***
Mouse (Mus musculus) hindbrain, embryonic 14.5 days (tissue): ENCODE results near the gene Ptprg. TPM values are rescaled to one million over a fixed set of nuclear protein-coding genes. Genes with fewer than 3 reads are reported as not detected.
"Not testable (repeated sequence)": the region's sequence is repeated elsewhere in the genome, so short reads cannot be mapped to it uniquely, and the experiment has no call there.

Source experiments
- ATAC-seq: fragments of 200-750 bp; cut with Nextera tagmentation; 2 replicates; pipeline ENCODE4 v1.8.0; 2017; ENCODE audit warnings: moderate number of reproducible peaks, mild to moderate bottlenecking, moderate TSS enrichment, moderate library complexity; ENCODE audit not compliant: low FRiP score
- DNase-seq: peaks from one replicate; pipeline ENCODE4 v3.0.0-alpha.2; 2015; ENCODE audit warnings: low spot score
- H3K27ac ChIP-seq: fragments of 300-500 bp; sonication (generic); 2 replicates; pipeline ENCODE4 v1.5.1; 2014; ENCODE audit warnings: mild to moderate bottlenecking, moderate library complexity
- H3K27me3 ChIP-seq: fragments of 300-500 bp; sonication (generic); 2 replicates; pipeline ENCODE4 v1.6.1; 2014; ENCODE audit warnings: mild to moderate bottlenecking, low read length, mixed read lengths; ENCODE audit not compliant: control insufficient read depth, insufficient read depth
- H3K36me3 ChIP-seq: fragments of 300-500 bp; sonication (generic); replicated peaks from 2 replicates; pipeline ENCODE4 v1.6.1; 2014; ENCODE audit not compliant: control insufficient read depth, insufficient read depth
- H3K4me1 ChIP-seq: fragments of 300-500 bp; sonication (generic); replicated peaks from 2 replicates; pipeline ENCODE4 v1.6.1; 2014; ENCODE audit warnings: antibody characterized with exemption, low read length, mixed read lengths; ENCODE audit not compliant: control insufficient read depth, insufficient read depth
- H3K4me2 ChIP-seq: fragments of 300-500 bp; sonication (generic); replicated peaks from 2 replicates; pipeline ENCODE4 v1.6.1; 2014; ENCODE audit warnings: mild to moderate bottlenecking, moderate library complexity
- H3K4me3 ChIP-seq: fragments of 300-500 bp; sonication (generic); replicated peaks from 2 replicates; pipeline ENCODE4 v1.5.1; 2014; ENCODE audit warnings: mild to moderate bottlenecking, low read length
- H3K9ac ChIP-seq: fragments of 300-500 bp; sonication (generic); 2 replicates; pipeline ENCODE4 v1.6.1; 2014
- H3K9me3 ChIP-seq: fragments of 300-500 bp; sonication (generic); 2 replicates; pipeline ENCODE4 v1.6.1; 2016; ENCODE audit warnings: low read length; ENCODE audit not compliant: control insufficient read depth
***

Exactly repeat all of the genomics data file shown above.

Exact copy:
Mouse (Mus musculus) hindbrain, embryonic 14.5 days (tissue): ENCODE results near the gene Ptprg. TPM values are rescaled to one million over a fixed set of nuclear protein-coding genes. Genes with fewer than 3 reads are reported as not detected.
"Not testable (repeated sequence)": the region's sequence is repeated elsewhere in the genome, so short reads cannot be mapped to it uniquely, and the experiment has no call there.

Source experiments
- ATAC-seq: fragments of 200-750 bp; cut with Nextera tagmentation; 2 replicates; pipeline ENCODE4 v1.8.0; 2017; ENCODE audit warnings: moderate number of reproducible peaks, mild to moderate bottlenecking, moderate TSS enrichment, moderate library complexity; ENCODE audit not compliant: low FRiP score
- DNase-seq: peaks from one replicate; pipeline ENCODE4 v3.0.0-alpha.2; 2015; ENCODE audit warnings: low spot score
- H3K27ac ChIP-seq: fragments of 300-500 bp; sonication (generic); 2 replicates; pipeline ENCODE4 v1.5.1; 2014; ENCODE audit warnings: mild to moderate bottlenecking, moderate library complexity
- H3K27me3 ChIP-seq: fragments of 300-500 bp; sonication (generic); 2 replicates; pipeline ENCODE4 v1.6.1; 2014; ENCODE audit warnings: mild to moderate bottlenecking, low read length, mixed read lengths; ENCODE audit not compliant: control insufficient read depth, insufficient read depth
- H3K36me3 ChIP-seq: fragments of 300-500 bp; sonication (generic); replicated peaks from 2 replicates; pipeline ENCODE4 v1.6.1; 2014; ENCODE audit not compliant: control insufficient read depth, insufficient read depth
- H3K4me1 ChIP-seq: fragments of 300-500 bp; sonication (generic); replicated peaks from 2 replicates; pipeline ENCODE4 v1.6.1; 2014; ENCODE audit warnings: antibody characterized with exemption, low read length, mixed read lengths; ENCODE audit not compliant: control insufficient read depth, insufficient read depth
- H3K4me2 ChIP-seq: fragments of 300-500 bp; sonication (generic); replicated peaks from 2 replicates; pipeline ENCODE4 v1.6.1; 2014; ENCODE audit warnings: mild to moderate bottlenecking, moderate library complexity
- H3K4me3 ChIP-seq: fragments of 300-500 bp; sonication (generic); replicated peaks from 2 replicates; pipeline ENCODE4 v1.5.1; 2014; ENCODE audit warnings: mild to moderate bottlenecking, low read length
- H3K9ac ChIP-seq: fragments of 300-500 bp; sonication (generic); 2 replicates; pipeline ENCODE4 v1.6.1; 2014
- H3K9me3 ChIP-seq: fragments of 300-500 bp; sonication (generic); 2 replicates; pipeline ENCODE4 v1.6.1; 2016; ENCODE audit warnings: low read length; ENCODE audit not compliant: control insufficient read depth